This articulation differs from the preceding in no degree, extent, or continu- 
ance of labial pressure (as has been erroneously supposed), but in the employment 
of an apparatus unused tor P, i. e., the vocal organ in addition to all the action, 
compression of breath, and explosive force of P. The external action of both 
letters being the very same, our remarks on the formation of P, will apply equally 
to this articulation. If the junction of the lips be too feeble to intercept the 
breath, the letter will sound like V; and if their action be heavy and sluggish, 
pouting, or unsteady, the same faults and difficulties will be produced which were 
noticed under the head of P. While the lips are in contact for P, there is no 
sound produced; the prolongation of the contact only prolongs silence; but in B 
there is a sound heard, while the lips are closed. The glottis is in the vocalizing 
position, and the breath in passing through it creates sonorous vibration ; during 
the continuance of which, the neck, at its junction with the chin, will be observed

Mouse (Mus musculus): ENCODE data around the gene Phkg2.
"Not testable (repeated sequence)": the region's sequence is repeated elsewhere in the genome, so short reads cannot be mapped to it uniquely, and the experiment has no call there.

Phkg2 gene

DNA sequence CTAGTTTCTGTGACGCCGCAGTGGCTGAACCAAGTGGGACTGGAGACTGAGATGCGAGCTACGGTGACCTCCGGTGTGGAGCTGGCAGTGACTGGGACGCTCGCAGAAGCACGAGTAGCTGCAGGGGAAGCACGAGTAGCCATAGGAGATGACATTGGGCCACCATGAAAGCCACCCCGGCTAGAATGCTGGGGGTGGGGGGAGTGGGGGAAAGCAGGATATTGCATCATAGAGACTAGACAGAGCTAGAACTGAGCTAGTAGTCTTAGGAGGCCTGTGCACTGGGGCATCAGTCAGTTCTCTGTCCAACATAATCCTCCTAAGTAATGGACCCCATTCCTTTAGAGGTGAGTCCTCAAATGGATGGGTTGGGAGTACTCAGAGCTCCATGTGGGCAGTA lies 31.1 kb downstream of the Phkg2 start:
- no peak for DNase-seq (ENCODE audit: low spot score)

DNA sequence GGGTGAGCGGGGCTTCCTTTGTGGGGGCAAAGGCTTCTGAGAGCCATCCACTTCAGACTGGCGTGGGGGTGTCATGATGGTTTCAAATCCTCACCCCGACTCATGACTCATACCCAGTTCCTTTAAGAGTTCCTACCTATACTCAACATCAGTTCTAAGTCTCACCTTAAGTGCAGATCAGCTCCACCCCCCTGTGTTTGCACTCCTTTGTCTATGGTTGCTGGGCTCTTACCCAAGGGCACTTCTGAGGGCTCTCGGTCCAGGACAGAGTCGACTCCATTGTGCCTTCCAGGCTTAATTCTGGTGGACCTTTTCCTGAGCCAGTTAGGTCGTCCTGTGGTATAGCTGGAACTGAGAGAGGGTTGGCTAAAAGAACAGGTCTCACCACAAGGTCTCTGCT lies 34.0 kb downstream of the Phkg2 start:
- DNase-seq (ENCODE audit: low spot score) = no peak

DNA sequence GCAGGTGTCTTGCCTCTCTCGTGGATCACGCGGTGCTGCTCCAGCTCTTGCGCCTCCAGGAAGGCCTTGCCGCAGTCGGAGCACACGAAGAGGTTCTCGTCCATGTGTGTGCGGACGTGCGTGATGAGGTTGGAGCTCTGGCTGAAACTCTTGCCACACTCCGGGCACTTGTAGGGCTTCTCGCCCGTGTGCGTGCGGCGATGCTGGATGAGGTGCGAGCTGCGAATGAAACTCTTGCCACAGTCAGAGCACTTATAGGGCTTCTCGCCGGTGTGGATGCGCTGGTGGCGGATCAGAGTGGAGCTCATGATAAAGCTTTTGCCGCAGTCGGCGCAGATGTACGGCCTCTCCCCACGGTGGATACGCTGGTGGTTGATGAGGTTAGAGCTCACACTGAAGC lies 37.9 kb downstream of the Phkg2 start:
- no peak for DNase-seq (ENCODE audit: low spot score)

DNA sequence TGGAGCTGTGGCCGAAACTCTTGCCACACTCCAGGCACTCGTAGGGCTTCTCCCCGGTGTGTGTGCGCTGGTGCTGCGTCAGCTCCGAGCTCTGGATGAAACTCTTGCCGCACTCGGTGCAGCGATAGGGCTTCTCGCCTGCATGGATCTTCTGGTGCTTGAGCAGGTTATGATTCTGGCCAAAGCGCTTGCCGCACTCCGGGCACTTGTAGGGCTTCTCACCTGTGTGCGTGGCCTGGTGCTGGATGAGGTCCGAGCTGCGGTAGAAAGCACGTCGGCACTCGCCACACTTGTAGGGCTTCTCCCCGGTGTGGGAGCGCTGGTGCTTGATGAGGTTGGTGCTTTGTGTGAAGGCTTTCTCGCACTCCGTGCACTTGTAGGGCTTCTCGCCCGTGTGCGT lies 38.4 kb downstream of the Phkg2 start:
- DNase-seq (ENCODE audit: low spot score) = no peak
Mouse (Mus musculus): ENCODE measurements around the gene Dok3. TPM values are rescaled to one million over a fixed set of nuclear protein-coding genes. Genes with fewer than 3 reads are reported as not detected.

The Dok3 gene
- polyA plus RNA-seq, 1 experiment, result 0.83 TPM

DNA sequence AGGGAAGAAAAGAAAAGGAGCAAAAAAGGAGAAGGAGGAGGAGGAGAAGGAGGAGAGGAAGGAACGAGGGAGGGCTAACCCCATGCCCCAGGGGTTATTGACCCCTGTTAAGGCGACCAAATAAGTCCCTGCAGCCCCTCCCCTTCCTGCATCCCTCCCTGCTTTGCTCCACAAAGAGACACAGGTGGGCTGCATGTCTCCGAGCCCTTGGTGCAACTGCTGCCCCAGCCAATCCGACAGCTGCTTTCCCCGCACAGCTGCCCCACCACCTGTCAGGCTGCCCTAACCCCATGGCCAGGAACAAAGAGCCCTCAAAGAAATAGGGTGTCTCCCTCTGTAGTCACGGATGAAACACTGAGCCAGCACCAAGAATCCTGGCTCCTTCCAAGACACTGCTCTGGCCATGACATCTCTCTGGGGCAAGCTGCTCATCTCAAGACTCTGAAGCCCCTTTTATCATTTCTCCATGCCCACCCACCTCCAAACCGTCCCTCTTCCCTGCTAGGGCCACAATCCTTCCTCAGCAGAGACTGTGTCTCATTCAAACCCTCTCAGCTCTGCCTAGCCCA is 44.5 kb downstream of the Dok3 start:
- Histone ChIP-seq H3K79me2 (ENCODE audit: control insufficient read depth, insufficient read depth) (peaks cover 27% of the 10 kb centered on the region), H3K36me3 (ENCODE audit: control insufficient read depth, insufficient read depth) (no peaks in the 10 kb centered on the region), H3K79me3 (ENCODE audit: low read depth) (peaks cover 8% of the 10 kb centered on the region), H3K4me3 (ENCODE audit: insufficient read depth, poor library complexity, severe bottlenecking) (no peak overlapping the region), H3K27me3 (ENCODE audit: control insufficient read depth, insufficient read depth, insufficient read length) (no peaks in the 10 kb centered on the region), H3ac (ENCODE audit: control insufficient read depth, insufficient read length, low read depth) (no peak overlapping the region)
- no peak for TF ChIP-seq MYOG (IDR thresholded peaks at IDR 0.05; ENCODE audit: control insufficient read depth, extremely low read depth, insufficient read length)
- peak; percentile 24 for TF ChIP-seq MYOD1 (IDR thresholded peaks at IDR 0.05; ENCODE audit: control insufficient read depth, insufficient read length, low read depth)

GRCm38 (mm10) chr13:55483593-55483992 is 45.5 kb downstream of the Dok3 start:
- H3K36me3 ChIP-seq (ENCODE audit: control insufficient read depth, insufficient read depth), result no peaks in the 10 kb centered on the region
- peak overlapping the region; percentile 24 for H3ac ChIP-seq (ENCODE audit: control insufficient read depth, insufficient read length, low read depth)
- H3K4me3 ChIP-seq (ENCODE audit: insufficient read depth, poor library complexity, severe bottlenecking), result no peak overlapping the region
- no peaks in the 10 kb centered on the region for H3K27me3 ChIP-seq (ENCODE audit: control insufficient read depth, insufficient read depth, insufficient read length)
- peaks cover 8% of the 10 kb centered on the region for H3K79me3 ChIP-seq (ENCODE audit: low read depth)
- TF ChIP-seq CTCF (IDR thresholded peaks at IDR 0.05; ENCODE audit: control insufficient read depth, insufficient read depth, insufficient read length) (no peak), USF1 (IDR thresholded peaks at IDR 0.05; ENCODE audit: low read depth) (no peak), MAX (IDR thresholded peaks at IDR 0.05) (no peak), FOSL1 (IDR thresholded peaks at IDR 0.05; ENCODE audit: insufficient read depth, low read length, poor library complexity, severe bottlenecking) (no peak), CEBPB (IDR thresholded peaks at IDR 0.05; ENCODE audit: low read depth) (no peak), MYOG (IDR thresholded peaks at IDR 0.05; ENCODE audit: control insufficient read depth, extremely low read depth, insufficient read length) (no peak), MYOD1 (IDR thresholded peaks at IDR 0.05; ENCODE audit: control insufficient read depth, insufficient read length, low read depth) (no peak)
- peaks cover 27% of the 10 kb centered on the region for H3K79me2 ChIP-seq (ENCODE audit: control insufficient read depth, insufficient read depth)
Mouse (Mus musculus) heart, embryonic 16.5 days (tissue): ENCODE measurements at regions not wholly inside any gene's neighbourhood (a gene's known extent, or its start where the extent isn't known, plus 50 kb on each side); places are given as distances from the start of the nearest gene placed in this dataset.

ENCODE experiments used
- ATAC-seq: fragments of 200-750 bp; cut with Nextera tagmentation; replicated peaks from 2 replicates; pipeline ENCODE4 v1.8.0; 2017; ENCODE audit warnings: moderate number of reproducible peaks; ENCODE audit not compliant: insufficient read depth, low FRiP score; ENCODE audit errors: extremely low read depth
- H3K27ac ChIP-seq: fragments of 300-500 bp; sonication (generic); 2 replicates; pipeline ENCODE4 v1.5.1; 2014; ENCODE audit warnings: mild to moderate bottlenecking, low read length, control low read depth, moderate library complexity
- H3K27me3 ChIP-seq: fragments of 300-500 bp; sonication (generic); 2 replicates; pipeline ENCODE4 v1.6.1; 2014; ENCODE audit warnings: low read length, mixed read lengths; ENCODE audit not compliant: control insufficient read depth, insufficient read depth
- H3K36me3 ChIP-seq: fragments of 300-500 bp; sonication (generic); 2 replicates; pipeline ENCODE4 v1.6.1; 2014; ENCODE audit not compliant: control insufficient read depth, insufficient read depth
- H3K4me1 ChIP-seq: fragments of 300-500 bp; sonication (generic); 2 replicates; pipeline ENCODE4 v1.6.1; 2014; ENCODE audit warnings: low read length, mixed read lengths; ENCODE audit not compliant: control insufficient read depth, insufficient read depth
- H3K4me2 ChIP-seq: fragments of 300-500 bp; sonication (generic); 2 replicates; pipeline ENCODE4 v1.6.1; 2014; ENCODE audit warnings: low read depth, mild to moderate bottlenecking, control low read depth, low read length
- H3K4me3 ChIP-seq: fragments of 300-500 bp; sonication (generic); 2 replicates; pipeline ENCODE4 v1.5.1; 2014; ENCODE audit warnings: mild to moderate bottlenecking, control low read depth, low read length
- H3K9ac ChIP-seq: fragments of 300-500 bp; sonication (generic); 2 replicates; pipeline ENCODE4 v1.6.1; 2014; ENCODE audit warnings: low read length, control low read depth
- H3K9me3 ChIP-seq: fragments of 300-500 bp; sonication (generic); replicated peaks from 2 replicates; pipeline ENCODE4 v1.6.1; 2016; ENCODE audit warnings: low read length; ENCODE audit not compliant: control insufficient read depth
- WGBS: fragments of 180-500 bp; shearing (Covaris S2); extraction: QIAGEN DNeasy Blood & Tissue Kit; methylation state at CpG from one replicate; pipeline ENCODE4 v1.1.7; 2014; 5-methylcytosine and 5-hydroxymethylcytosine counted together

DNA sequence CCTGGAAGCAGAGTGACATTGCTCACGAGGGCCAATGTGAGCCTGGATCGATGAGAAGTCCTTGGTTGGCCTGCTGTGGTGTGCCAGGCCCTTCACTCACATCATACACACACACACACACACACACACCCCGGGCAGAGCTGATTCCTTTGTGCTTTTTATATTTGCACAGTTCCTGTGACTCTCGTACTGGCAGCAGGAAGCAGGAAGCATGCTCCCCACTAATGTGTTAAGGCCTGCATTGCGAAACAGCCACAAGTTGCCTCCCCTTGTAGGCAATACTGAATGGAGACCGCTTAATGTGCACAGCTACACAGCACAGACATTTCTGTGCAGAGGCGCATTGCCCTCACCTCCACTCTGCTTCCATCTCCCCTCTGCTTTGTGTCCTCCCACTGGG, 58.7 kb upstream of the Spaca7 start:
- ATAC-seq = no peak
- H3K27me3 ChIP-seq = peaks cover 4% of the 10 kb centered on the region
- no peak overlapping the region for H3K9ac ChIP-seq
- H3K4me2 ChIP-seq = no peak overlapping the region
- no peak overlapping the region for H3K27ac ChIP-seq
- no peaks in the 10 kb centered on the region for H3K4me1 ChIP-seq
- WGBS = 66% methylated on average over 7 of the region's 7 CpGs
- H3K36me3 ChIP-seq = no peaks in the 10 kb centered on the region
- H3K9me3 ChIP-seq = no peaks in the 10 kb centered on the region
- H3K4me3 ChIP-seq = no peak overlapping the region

to distend. This arises from the swelling out of the pharynx, into which the 
stream of air from the glottis, unable to escape by the mouth or nostrils, forces 
itself. The muffled vocal sound which is heard during the distension of the 
pharynx ceases as soon as that compartment is filled, and it can only be renewed 
after the pharyngal muscles have been allowed to contract. Many persons, from 
deficiency of pharyngal power, are unable to produce the shut voice in these 
elements ; so that B, D, and G are hardly distinguishable from P, T, and K. This 
whispering of the Voice Articulations is a remarkable characteristic of Gaelic, 
Welsh, and Irish speakers. After a little practice the power of vocalizing the